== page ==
How to transcribe TEDxTalks in 10 steps
Hey, TEDx organizers and translators, here’s everything you need to know about transcribing TEDx talks in Amara - in 10 easy steps! TEDx talks are being added into TED Open Translation Project a few at a time so we can make sure they’re properly translated and credited. This is how do it:
If you don’t see talks from your event(s), don’t worry – they will soon be up! In the meantime, you might like to help your friends and fellow organizers from around the world by translating their videos into languages you speak
2. Join the Facebook group of TED translators, and/or a group for your specific language. You can find the list of groups here. Translators are very friendly and can help you with anything and answer all your questions.
3. Once your application is approved, find the talk you want to transcribe. It’s easy – choose the TEDxTalks project, go to the Tasks tab and in the filter choose “Transcribe”. Once you find the talk, click “Perform task”.
4. This document explains how to use the Amara transcription interface.
5. Talk title and description: every talk should be titled in the following format: Talk title - Speaker’s name at TEDx[EventName]. The description field of the talk should contain 2-3 sentences describing the contents of the talk.
6. Start transcribing from the speaker’s first sentence. Do not put in (Music) or (Applause) at the beginning of the talk.
7. The content of the transcript must be broken up into subtitle lines, and these lines must be synchronized with the video. The subtitle line cannot be too long, because the viewer must be given enough time to look at and comprehend the video. Line duration and lenght: A single-line subtitle of any length should not stay on the screen for more than about 6 seconds. A subtitle cannot stay on the screen for less than approximately 1.12 seconds, even if it only contains a single word, because subtitles with a shorter duration will just be a flash that most viewers will miss. Conversely, a short subtitle should not stay on the screen for too long, because that would prompt the viewer to re-read it. In most cases one subtitle consists of up to two lines at up to 35-40 characters per each. Line breaks: One sentence delivered in 30 seconds in the talk will often need to be divided into several subtitles. No matter how long the single line may be (depending on on-screen duration and character-length considerations), the line breaks must not cut up syntactic (word-group) and semantic (meaningful) wholes. Read more here.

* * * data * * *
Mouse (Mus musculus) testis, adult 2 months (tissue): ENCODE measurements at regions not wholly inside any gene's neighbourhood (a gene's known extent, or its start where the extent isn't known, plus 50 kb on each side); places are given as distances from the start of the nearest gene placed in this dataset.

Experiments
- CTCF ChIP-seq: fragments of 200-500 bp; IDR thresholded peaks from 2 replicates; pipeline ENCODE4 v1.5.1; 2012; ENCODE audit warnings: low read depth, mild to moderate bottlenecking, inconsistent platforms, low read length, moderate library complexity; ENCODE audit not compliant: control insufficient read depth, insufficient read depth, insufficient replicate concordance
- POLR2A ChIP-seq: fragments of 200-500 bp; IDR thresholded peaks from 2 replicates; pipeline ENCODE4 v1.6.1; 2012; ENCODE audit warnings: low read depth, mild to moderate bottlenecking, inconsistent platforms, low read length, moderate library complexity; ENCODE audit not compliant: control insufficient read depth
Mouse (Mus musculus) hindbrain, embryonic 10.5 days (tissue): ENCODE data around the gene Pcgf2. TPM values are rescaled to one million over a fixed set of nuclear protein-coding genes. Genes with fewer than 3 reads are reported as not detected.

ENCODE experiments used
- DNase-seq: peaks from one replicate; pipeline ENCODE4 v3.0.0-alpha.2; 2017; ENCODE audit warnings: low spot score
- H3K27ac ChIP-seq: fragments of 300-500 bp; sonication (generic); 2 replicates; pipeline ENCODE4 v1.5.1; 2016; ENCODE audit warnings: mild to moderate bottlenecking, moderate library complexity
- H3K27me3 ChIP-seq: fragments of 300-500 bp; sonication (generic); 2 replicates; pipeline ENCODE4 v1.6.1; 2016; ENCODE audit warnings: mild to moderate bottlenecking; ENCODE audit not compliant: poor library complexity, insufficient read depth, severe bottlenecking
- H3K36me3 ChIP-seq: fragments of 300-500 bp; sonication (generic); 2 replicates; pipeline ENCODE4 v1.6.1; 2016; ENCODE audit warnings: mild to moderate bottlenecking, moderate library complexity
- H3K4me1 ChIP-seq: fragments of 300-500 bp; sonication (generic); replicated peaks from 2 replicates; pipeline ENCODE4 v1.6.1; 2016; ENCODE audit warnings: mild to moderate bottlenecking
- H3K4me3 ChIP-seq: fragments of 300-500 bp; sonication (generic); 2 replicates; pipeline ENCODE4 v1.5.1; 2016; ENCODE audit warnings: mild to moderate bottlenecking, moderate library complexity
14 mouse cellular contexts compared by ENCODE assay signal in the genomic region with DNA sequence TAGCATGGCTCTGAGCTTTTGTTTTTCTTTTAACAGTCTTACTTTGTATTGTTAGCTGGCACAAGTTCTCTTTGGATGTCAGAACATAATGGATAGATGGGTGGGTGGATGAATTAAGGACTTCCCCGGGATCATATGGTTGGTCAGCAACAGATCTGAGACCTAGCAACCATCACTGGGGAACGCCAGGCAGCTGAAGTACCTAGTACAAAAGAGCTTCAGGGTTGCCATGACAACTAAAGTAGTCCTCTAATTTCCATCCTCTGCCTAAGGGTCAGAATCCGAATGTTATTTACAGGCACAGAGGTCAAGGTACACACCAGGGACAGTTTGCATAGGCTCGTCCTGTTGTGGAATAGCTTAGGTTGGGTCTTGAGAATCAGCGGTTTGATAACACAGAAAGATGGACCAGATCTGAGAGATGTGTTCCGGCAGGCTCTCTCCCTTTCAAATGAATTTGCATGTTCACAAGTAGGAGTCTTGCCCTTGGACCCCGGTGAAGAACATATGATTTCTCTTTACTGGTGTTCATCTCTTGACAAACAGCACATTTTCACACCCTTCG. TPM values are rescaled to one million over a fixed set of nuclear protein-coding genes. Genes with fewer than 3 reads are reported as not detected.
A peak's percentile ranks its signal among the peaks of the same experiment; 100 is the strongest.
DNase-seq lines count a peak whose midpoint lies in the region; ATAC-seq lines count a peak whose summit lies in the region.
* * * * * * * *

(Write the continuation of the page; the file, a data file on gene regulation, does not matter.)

8. Sound representation in a transcript is meant to enable deaf and hard-of-hearing viewers (as well as viewers watching the talk without the sound on) to understand all the non-spoken auditory information that is necessary to comprehend the talk to the same degree that a hearing audience potentially would. In TED transcripts, sound information is enclosed in parentheses, with the first word starting with a capital letter. There are generally two types of sound information used in TED transcripts: sound representation and speaker identification. TED Transcripts contain sound representations for deaf or hard-of-hearing viewers (e.g. (Laughter), (Applause), (Music)). Speaker identification: Speaker changes need to be represented in the transcript. Additional speakers may appear if the speaker who began the talk is joined by another speaker on stage (e.g. for a question-and-answer session), or if video or audio material featuring spoken utterances is included in the talk. Read more here.
9. Editing/compressing the talk When working on subtitles, one is normally required to compress, omit certain linguistic items from the original spoken dialog (e.g. padding, emphasizing constructions), and rephrase certain complex syntactic structures to make the subtitle easier to follow (e.g. changing the Passive Voice into Active Voice). Some of the linguistic issues that may need editing: incorrect vocabulary, slips of the tongue, repetition. Read more here.
10. Once you finish the transcription task, click submit final translation. Another transcriber form your language will then review the transcript, correcting any mistakes. If you are reviewing someone’s work, remember this is a collaborative effort. Always contact the previous contributor and notify them about the changes you’re about to make. Once you both agree on the final version, click “Accept”. The transcript can then be approved and published, which makes it available for translation in 90+ languages!
If you want to read more about transcribing talks, including doing it offline, see this detailed guide